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Plastic bags and bamboo knives: birth in rural PNG

Almost three decades ago, traditional birth attendant Jullian delivered her first baby.

In her village in Central Province, the closest health centre is a two-hour walk so, with the woman already experiencing severe labour pains, Jullian had been summoned to help the expectant mother give birth at home.

More than 24 hours later, the baby was born healthy, the mother had survived an agonising ordeal, and Jullian could breathe a sigh of relief. It was an intense and emotionally overwhelming introduction to her new role as a traditional birth attendant, one which she began with no formal training.

In those early days, Jullian’s arsenal of midwifery equipment was rudimentary at best. “There were no hand gloves, so I would put on plastic bags on my hands. To cut the cord I would use a type of bamboo as a knife. I used whatever I could find.”

Nor was her working environment any better. “It’s a long walk to the clinic, and sometimes women can’t wait, especially in times of emergency. Women worry that they might give birth on the road, so they decide to stay at home instead.

“I would spread old clothes or 50kg produce bags underneath the women during their labour. The string from the bags could also be used to tie the umbilical cord.”

For the approximately 3,000 women who live in the villages of Kivori, the delivery options are extremely limited, if non existent. A basic clinic can only be reached by a long journey on foot, and the district health centre is over an hour’s drive on a poorly maintained road.

Public motor vehicles – the only form of transport available and equivalent to travelling on a large and overcrowded produce truck – do not travel this road on a daily basis. The cost of using this service is also prohibitive.

There are no doctors available in Central province, so to reach a hospital for more specialist care means a five-hour journey to Port Moresby.

For these reasons, women like Jullian perform a vital and sometimes life-saving service. For the majority of pregnant women, they are the only childbirth support available.

During the early years of her work, Jullian was fortunate to learn some additional midwifery skills by shadowing the Community Health Worker – the equivalent of a basic nurse in Australia in terms of qualifications.

 

Jullian became a Village Health Volunteer in 2015 after taking part in ChildFund’s intensive healthcare training program.

Jullian would assist him by setting up the delivery room and handing him any medical equipment during the delivery process. Julian is illiterate, but through observation she learnt many basic procedures.

In 2015, ChildFund Papua New Guinea (ChildFund PNG) gave Jullian the opportunity to take part in a new intensive training program for Village Health Volunteers (VHVs). This six-week course covered a broad range of healthcare issues, while also giving Jullian more in-depth knowledge in safe motherhood and early childhood care and development.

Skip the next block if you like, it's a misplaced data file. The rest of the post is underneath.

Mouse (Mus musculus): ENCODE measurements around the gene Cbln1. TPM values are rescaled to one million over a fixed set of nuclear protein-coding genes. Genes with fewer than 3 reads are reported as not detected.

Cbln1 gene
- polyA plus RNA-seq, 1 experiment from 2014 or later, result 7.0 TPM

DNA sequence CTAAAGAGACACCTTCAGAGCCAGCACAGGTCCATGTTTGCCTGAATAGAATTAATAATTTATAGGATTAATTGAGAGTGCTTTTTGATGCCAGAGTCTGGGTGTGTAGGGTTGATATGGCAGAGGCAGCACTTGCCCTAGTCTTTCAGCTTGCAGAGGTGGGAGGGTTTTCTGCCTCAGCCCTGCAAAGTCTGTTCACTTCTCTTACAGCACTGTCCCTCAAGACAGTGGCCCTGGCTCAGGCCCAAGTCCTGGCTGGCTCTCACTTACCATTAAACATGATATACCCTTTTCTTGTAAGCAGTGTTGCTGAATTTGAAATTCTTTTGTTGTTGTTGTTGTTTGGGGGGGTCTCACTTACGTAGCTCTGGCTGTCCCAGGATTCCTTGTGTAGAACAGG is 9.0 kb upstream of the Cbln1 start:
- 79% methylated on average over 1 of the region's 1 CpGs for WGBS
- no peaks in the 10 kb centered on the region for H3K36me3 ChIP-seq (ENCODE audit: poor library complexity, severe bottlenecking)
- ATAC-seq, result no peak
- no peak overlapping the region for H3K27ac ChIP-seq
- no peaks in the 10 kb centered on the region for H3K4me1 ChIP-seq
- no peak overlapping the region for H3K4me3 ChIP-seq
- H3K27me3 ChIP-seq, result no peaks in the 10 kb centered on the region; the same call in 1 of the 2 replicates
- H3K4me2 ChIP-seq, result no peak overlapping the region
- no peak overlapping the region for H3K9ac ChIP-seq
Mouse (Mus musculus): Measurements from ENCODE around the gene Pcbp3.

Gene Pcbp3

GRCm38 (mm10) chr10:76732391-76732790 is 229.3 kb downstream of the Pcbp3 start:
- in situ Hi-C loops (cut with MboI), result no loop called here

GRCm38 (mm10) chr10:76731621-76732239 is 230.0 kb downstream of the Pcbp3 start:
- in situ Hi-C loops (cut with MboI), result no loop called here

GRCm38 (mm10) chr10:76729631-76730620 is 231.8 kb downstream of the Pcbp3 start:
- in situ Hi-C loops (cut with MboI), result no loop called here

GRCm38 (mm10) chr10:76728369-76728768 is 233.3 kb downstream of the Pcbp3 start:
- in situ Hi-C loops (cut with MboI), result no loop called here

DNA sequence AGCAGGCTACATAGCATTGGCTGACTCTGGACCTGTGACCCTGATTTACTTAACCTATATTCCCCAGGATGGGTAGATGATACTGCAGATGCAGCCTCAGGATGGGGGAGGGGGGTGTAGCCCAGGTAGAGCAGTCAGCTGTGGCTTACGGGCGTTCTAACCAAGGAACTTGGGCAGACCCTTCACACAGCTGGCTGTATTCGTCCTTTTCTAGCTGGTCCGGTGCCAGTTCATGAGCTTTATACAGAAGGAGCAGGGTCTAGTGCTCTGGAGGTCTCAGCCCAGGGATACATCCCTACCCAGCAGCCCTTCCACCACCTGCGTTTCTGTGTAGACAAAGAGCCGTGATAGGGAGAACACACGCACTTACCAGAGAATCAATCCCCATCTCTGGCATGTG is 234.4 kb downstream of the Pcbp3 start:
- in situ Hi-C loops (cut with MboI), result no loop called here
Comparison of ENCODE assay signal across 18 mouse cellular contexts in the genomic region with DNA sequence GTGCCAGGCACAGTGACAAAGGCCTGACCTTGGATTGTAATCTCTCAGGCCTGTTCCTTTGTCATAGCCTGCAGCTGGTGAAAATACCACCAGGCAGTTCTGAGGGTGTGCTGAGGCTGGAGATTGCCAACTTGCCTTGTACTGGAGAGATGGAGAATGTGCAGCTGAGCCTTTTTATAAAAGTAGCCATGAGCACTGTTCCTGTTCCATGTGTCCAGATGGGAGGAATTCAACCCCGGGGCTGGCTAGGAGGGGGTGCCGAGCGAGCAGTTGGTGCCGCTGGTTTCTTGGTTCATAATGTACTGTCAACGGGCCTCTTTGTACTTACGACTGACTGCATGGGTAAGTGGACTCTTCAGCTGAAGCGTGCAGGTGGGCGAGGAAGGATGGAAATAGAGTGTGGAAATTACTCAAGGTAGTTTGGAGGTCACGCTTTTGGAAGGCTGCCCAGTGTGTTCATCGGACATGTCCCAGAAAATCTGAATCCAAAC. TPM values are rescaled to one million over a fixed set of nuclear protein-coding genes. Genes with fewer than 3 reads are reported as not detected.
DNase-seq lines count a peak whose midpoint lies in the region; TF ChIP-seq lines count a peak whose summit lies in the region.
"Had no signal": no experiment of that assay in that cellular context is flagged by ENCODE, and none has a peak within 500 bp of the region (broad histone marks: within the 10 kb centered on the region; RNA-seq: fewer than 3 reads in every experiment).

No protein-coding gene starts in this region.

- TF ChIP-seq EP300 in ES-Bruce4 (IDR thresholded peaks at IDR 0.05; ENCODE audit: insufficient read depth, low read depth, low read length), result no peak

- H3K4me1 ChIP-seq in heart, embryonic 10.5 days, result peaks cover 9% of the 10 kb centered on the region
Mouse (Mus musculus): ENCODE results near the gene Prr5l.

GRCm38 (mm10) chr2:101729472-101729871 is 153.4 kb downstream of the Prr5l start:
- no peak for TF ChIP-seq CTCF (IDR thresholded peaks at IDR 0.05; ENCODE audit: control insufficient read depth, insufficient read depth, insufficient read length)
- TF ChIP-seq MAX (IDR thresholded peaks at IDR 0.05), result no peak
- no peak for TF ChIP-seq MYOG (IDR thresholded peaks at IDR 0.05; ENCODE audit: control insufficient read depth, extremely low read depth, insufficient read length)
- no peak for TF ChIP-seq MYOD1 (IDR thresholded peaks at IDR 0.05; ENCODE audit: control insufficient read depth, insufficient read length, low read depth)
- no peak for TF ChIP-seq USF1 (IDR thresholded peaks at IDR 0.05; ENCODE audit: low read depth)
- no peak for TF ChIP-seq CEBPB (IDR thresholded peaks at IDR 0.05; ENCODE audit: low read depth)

“The training was in simple terms and easy to understand. I learnt many new things on maternal health and general health, but more importantly the proper steps to take before, during and after delivery in those cases when a mother cannot get to the clinic.”

And she has already had to put this training into practice.

Jullian says: “When my first-born daughter gave birth to her fourth baby, the umbilical cord broke in the womb. The baby was not breathing when she was born but I was able to resuscitate the baby, and she’s six months old now.

“I went through all that training, and now I can save the life of a baby.”

Team Leader for ChildFund PNG’s Health Program, Olive Oa, says ChildFund strongly encourages women to deliver at the nearest health facility where possible.

But she adds: “Due to issues of inaccessibility, and the hardships of reaching a clinic in many villages, women will continue to rely on traditional birth attendants.

“So it’s extremely important that we make sure they have up-to-date skills, and some basic equipment. We also provide VHVs with birthing and newborn kits to ensure better safety and hygiene for women and their newborns.”

Olive adds: “Being able to recognise signs of danger is also vital for a VHV. Knowing when to refer a women to more specialist care can mean the difference between life and death.”

Today, Jullian estimates that she has delivered around 180 babies. She encourages women to give birth at the clinic, but is always there to help when she is needed.

“Many times, I have walked long distances and in the night to reach women. Even when it rains, I find my way to them. It is tiring but I love what I do.

“I believe God gave me a gift to save lives so I will continue to help women until the day when my legs can no longer carry me.”

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